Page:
What are your earliest memories and experiences of church music? At what stage did you decide to embark on a career as an organist, choir director and composer?
I started life going to the local Methodist church with my parents, in Lytham, Lancashire where I was born, and that was where I developed an interest in the organ. I learned the piano from the age of 8, and the organist at the church was Frank Dickinson (the father of the composer Peter Dickinson) who encouraged me and would give me a hymn to practice for the following Sunday which I would play to him once the service was over. When at the age of 11, I went to my local grammar school in Lytham, there was a Walker pipe organ there, and several of my friends sang in the choir at St Anne’s Parish Church, so I decided to jump ship and join the Anglicans! My organ teacher at school, Michael Addison had been a pupil of Conrad Eden at Durham, and I can remember several trips to Durham to play the organ there; that was an inspiring and memorable experience for a youngster (especially as we travelled in his ancient classic car!) When I was 14, I became Assistant Organist at St John’s Church in Lytham and then Organist there when I was 16. I am still greatly indebted to John Bertalot who was the organist at my Diocesan Cathedral in Blackburn. He encouraged me, gave me advice about my ongoing education and invited me to give a recital at Blackburn while still in my teens. This was all excellent preparation for my two years at the Royal College of Music (when I was also Assistant Organist at the Chapel Royal of St Peter ad Vincula within HM Tower of London) which preceded my time as organ scholar at Jesus College, Cambridge. There, I read for a degree in music, trained the chapel choir of local choristers and college choral scholars who sang four services each week, and conducted one of the University orchestras. I think my time at Cambridge cemented my ambition to become a church musician.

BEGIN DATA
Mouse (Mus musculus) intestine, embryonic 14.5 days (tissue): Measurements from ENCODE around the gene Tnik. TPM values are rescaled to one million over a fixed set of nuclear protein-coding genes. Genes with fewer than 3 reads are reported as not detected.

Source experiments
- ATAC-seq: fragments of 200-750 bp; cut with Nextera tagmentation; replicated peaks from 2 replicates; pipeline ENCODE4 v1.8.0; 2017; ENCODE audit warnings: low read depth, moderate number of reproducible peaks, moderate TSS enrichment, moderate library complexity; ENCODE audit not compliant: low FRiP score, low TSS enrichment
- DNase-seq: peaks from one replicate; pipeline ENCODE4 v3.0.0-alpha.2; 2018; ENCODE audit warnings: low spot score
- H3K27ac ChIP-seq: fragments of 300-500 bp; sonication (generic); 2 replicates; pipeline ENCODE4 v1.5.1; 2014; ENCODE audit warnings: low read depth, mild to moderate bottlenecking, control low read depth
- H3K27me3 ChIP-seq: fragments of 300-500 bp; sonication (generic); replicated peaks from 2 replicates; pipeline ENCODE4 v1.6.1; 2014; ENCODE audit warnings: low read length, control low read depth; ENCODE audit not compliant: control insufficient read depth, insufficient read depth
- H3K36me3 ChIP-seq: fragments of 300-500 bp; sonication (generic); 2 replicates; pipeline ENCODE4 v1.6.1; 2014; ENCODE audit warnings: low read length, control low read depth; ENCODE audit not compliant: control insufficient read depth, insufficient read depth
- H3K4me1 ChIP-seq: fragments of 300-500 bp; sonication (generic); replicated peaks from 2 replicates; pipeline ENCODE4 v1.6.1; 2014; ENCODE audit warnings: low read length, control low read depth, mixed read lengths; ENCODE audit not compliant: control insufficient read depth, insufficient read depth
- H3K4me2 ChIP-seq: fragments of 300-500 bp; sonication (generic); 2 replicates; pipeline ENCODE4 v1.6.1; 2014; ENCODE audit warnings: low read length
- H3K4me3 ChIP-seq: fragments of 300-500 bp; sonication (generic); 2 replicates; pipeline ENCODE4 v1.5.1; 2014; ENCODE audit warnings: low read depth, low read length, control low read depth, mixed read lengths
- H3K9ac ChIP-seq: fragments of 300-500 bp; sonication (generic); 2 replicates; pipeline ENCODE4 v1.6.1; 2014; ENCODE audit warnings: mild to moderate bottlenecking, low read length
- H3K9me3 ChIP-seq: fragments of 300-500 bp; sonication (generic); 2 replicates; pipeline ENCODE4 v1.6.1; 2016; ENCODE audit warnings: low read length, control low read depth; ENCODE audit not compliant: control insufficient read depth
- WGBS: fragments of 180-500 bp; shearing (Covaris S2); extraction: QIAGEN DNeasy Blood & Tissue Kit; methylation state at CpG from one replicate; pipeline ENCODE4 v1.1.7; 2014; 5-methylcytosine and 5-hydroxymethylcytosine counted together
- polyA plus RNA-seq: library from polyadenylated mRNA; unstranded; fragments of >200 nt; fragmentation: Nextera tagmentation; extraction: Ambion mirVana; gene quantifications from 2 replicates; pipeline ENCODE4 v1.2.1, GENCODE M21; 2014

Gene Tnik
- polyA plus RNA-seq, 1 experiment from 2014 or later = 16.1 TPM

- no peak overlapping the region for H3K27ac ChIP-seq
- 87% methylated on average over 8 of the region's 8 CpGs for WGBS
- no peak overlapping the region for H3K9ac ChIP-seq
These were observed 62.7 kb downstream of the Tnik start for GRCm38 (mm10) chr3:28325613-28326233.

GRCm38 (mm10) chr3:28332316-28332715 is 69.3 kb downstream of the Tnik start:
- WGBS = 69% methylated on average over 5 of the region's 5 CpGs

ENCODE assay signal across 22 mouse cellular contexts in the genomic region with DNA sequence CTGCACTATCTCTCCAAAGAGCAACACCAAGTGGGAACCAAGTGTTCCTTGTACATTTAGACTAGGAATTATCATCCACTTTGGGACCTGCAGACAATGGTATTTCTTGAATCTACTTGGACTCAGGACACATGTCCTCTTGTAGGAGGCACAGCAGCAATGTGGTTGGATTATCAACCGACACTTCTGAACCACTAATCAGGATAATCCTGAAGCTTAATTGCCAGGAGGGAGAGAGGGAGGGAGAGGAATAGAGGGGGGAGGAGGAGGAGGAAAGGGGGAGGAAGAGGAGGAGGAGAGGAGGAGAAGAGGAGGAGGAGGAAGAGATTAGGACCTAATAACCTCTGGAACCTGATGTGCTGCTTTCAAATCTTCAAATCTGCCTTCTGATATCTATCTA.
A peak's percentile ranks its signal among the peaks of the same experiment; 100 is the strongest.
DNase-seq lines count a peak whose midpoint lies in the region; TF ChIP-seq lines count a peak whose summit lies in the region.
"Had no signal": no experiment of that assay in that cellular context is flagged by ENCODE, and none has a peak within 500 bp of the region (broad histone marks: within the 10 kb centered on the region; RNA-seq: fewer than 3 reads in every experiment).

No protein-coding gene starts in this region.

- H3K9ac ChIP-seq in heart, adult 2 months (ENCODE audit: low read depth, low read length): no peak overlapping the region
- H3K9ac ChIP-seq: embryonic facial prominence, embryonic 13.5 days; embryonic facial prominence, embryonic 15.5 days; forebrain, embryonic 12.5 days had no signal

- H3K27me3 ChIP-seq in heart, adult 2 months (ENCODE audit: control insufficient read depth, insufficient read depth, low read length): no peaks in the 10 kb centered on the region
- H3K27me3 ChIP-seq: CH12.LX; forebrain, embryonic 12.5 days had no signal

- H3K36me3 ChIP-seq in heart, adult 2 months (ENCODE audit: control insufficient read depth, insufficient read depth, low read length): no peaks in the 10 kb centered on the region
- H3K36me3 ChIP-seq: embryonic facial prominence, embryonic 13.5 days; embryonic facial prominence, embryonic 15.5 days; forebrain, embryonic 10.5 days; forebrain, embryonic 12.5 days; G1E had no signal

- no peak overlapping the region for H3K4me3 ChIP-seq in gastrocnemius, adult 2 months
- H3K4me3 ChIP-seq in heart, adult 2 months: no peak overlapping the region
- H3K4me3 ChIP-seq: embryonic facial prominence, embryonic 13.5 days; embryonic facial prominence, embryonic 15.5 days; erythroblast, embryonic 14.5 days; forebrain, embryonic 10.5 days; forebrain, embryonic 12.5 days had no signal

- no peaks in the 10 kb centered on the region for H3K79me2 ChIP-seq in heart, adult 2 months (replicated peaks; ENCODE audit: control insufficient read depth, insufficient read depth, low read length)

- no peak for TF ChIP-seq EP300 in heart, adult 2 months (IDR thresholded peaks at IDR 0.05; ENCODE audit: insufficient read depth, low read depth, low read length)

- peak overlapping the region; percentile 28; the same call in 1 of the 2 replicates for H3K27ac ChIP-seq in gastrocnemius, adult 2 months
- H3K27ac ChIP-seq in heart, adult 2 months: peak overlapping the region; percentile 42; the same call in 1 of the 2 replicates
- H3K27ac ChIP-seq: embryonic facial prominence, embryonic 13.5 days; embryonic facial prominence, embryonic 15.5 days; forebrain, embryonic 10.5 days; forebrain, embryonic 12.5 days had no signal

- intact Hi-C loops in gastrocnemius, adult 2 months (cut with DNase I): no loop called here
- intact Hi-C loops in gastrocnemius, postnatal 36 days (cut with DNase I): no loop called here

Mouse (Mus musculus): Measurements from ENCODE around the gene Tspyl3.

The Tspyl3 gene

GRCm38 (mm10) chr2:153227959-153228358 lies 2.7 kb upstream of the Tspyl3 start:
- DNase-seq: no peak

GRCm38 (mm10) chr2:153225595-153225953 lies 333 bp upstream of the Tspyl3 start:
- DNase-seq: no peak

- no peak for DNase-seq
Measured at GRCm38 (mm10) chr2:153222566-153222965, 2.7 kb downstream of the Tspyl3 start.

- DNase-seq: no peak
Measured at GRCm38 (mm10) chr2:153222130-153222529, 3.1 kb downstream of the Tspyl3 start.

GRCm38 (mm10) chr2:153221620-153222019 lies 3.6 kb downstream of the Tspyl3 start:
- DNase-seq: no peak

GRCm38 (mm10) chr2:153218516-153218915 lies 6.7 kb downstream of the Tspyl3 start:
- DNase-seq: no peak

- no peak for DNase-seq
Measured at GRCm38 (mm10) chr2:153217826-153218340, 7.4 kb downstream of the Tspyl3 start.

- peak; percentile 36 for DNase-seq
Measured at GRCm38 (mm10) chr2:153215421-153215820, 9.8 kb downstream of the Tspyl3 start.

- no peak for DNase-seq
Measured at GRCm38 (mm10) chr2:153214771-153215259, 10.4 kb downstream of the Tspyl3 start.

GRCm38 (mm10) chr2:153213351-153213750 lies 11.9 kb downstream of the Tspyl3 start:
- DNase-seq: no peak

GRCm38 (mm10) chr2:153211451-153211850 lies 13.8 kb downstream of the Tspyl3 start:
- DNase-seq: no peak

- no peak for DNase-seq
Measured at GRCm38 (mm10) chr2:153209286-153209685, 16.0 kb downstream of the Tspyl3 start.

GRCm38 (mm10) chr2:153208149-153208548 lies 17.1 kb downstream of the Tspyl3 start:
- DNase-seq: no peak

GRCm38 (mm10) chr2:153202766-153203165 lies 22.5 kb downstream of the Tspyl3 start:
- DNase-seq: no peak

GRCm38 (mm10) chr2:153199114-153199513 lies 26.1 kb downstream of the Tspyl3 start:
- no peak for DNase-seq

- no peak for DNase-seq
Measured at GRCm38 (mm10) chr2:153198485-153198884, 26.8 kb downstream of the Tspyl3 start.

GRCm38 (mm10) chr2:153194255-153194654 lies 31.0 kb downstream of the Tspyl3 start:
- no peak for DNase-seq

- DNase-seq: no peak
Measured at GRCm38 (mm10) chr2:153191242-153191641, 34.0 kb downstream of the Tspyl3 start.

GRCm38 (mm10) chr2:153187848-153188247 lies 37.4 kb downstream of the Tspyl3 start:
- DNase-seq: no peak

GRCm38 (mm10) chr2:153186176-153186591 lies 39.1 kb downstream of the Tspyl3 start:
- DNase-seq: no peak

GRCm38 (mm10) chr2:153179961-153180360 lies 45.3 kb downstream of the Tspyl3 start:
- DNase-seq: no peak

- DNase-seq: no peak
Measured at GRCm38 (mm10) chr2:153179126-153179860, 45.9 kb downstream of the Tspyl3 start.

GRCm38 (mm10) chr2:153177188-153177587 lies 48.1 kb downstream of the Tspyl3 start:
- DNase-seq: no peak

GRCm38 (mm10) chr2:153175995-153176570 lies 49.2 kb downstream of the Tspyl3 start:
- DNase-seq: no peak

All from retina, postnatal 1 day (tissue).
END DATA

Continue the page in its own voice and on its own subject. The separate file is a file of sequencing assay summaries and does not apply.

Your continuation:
Composition came more gradually. Since school days I had always written music for the musicians around me, so writing choral music was a natural result of my early efforts. I also had some inspiring composition and organ teachers in my student days: Herbert Sumsion and Alan Ridout for composition, and Ralph Downes, Gillian Weir and Nicolas Kynaston for the organ.
How did the character and repertoire of leading church choirs develop during your career as a choir director?